Investors had the ability to look under the hood and see the financial discipline that we used. This allowed us to create this JV structure that Forum Mobility manages, but is funded by CBRE IM to the tune of $300m and $100m from Homecoming Capital. We get a carried interest and fees to keep our business liquid through that JV.

So how does the joint venture with CBRE IM work?

In the words of CBRE IM, they “give us money, and we go do stuff with it”. We find quality assets,  develop those in partnership with CBRE IM, drop those assets in, and those assets create cash. It's a really great structure where we’re incentivized to do well and run a good facility for the long-term. We’re going to be running these assets with CBRE IM for a long time.

What does success for Forum look like at scale?

Success looks like thousands and thousands of electric trucks on the road. There are over 100,000 trucks in the United States moving containers, we want those trucks to be electric and moving goods within our networks. In the coming year, we’re planning to get hundreds of trucks worth of facilities up and running or in construction. Then we can replicate that model in other countries and beyond non-drayage markets. We’re building networks for fleets to operate, and there’s nothing about Forum that doesn’t work for garbage trucks, municipal fleets, or ferry systems. We’re building networks of electrified transport, and starting with drayage first.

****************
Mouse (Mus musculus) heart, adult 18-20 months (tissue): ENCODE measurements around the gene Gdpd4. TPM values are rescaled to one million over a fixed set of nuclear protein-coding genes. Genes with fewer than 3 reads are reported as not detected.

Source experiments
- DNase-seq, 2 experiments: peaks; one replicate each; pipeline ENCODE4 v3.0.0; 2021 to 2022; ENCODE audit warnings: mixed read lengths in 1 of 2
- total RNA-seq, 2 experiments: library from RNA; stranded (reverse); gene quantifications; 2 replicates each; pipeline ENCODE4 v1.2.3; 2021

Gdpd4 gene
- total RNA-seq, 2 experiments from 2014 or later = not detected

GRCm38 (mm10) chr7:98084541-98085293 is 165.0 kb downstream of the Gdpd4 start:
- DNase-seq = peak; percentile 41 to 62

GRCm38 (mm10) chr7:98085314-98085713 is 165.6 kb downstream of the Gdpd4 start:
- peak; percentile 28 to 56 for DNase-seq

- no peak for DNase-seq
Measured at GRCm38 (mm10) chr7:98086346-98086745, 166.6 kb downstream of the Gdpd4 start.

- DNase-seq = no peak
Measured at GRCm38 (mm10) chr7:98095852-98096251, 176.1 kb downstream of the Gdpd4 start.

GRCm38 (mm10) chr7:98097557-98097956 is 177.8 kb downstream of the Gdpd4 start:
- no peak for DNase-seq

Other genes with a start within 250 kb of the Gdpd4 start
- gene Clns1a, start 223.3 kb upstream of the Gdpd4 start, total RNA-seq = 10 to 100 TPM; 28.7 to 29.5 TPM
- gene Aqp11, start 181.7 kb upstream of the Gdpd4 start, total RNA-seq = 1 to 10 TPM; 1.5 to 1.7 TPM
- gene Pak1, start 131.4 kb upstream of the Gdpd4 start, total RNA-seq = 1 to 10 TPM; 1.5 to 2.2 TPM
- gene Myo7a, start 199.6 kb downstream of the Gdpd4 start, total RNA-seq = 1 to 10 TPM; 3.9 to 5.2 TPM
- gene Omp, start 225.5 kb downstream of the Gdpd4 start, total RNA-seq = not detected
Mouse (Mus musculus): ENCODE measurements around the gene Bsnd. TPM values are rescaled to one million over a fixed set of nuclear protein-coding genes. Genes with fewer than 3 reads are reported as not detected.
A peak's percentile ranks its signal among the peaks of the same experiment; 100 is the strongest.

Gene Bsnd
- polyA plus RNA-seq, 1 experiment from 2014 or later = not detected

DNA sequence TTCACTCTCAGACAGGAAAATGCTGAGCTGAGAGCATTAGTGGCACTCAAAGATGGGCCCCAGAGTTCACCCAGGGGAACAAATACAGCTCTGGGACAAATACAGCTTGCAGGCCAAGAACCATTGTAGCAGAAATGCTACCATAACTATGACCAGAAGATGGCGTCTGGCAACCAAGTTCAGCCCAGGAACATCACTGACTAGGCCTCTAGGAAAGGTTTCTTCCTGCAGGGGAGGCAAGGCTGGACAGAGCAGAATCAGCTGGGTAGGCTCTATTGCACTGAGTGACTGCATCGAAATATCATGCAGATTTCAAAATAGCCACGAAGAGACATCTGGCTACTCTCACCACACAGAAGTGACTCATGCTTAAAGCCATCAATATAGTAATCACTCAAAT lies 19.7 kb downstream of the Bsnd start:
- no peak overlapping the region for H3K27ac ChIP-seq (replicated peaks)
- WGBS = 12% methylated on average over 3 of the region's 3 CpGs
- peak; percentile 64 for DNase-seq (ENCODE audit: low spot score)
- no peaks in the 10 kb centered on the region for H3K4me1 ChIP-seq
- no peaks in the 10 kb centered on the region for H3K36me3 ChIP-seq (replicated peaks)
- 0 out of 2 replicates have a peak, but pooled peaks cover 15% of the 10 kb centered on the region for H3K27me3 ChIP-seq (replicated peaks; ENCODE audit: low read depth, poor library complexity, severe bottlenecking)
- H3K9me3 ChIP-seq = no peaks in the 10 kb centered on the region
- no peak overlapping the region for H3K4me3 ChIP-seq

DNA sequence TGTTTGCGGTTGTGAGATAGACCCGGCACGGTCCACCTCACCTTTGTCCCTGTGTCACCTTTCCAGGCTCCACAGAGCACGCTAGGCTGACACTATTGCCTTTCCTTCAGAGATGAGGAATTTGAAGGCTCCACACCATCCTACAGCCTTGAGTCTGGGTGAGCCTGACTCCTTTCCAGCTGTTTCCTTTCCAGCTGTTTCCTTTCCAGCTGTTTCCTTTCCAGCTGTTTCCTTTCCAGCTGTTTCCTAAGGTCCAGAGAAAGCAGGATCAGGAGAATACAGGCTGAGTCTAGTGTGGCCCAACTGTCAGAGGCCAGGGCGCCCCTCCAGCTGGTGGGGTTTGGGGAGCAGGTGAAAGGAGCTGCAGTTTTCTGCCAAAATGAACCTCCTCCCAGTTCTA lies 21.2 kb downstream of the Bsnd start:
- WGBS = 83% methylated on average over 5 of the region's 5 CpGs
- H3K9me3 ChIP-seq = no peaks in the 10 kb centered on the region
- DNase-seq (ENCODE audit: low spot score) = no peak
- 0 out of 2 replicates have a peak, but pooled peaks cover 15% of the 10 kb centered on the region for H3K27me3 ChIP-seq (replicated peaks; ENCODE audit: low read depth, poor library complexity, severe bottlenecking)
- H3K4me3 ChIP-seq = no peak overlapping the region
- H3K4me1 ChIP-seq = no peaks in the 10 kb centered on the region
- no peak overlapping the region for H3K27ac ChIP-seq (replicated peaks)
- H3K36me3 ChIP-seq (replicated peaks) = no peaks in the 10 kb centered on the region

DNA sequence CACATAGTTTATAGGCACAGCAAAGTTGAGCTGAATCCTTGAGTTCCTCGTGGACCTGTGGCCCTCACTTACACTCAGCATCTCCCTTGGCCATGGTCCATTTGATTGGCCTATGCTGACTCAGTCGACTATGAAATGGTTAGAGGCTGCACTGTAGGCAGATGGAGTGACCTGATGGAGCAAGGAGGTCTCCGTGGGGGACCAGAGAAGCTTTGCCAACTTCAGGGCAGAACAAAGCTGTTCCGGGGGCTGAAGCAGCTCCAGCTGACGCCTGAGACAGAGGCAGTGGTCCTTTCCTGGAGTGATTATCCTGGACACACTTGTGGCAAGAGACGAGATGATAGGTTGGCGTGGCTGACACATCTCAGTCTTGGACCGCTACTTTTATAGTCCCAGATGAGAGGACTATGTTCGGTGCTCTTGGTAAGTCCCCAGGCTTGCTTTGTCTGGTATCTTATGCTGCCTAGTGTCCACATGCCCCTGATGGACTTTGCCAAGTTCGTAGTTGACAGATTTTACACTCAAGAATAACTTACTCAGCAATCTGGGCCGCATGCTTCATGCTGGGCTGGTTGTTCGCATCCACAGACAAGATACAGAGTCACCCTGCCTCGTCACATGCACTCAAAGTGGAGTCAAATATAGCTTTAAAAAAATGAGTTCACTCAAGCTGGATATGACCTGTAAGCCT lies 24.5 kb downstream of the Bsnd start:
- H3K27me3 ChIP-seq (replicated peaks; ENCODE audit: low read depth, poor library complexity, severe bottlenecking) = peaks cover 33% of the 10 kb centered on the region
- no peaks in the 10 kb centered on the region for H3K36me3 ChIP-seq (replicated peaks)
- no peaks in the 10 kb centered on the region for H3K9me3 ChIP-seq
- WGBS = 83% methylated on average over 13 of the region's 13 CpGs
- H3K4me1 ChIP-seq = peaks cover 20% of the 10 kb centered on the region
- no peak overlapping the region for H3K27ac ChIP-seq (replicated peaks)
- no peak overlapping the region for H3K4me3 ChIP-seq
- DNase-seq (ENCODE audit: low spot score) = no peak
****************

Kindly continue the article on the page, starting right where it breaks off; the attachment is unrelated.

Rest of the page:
What do you wish folks understood about this space?

I want cargo owners to know that there is an option, and to ask their carriers to implement it. One of our investors, Andrew Beebe, invested in a company that sells algae-based feed to cows. When the algae company went to cattle farmers, the farmers didn’t care what the cows ate but only what In-N-Out tells them to feed the cows. So if you want cows to eat algae, you need In-N-Out to tell them to feed them algae.

There’s a strong parallel here. All these big cargo owners need to know that they now have a zero-emission shipping option. Walmart, Target, Ikea, etc. should be telling their carriers that this is what they want and carriers will want to do this too. The demand-side pull will be fundamentally market changing.

Interested in joining the team of Engines That Could? Forum is putting their fresh Series A capital to work building the team, and are particularly eager to meet their future Manager of Incentives and Finance Associate.